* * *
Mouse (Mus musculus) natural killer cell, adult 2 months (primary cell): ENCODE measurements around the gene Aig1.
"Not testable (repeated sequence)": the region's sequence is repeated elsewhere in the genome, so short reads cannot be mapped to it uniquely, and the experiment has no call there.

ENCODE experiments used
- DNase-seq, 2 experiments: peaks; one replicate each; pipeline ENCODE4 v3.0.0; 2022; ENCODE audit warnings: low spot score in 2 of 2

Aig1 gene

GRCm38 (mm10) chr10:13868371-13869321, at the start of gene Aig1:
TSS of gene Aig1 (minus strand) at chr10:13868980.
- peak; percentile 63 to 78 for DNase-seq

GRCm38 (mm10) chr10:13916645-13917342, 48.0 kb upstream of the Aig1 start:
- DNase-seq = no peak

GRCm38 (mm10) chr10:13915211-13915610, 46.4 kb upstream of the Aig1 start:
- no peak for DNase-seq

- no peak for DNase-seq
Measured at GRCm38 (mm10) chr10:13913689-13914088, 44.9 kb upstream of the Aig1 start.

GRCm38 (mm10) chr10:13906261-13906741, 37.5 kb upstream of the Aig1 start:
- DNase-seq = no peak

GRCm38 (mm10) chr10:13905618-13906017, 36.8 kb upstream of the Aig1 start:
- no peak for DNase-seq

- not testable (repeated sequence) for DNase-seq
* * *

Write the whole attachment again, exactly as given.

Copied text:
Mouse (Mus musculus) natural killer cell, adult 2 months (primary cell): ENCODE measurements around the gene Aig1.
"Not testable (repeated sequence)": the region's sequence is repeated elsewhere in the genome, so short reads cannot be mapped to it uniquely, and the experiment has no call there.

ENCODE experiments used
- DNase-seq, 2 experiments: peaks; one replicate each; pipeline ENCODE4 v3.0.0; 2022; ENCODE audit warnings: low spot score in 2 of 2

Aig1 gene

GRCm38 (mm10) chr10:13868371-13869321, at the start of gene Aig1:
TSS of gene Aig1 (minus strand) at chr10:13868980.
- peak; percentile 63 to 78 for DNase-seq

GRCm38 (mm10) chr10:13916645-13917342, 48.0 kb upstream of the Aig1 start:
- DNase-seq = no peak

GRCm38 (mm10) chr10:13915211-13915610, 46.4 kb upstream of the Aig1 start:
- no peak for DNase-seq

- no peak for DNase-seq
Measured at GRCm38 (mm10) chr10:13913689-13914088, 44.9 kb upstream of the Aig1 start.

GRCm38 (mm10) chr10:13906261-13906741, 37.5 kb upstream of the Aig1 start:
- DNase-seq = no peak

GRCm38 (mm10) chr10:13905618-13906017, 36.8 kb upstream of the Aig1 start:
- no peak for DNase-seq

- not testable (repeated sequence) for DNase-seq